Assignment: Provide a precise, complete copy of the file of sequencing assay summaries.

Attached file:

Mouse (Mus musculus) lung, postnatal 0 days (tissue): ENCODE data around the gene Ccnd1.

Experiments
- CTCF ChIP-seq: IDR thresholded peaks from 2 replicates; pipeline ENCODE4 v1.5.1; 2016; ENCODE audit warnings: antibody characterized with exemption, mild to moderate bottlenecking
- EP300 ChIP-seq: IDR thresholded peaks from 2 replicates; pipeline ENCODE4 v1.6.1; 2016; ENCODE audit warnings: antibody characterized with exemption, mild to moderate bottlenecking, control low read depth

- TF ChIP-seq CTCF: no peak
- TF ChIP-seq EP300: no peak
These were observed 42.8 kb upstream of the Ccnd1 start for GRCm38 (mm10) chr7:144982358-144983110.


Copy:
Mouse (Mus musculus) lung, postnatal 0 days (tissue): ENCODE data around the gene Ccnd1.

Experiments
- CTCF ChIP-seq: IDR thresholded peaks from 2 replicates; pipeline ENCODE4 v1.5.1; 2016; ENCODE audit warnings: antibody characterized with exemption, mild to moderate bottlenecking
- EP300 ChIP-seq: IDR thresholded peaks from 2 replicates; pipeline ENCODE4 v1.6.1; 2016; ENCODE audit warnings: antibody characterized with exemption, mild to moderate bottlenecking, control low read depth

- TF ChIP-seq CTCF: no peak
- TF ChIP-seq EP300: no peak
These were observed 42.8 kb upstream of the Ccnd1 start for GRCm38 (mm10) chr7:144982358-144983110.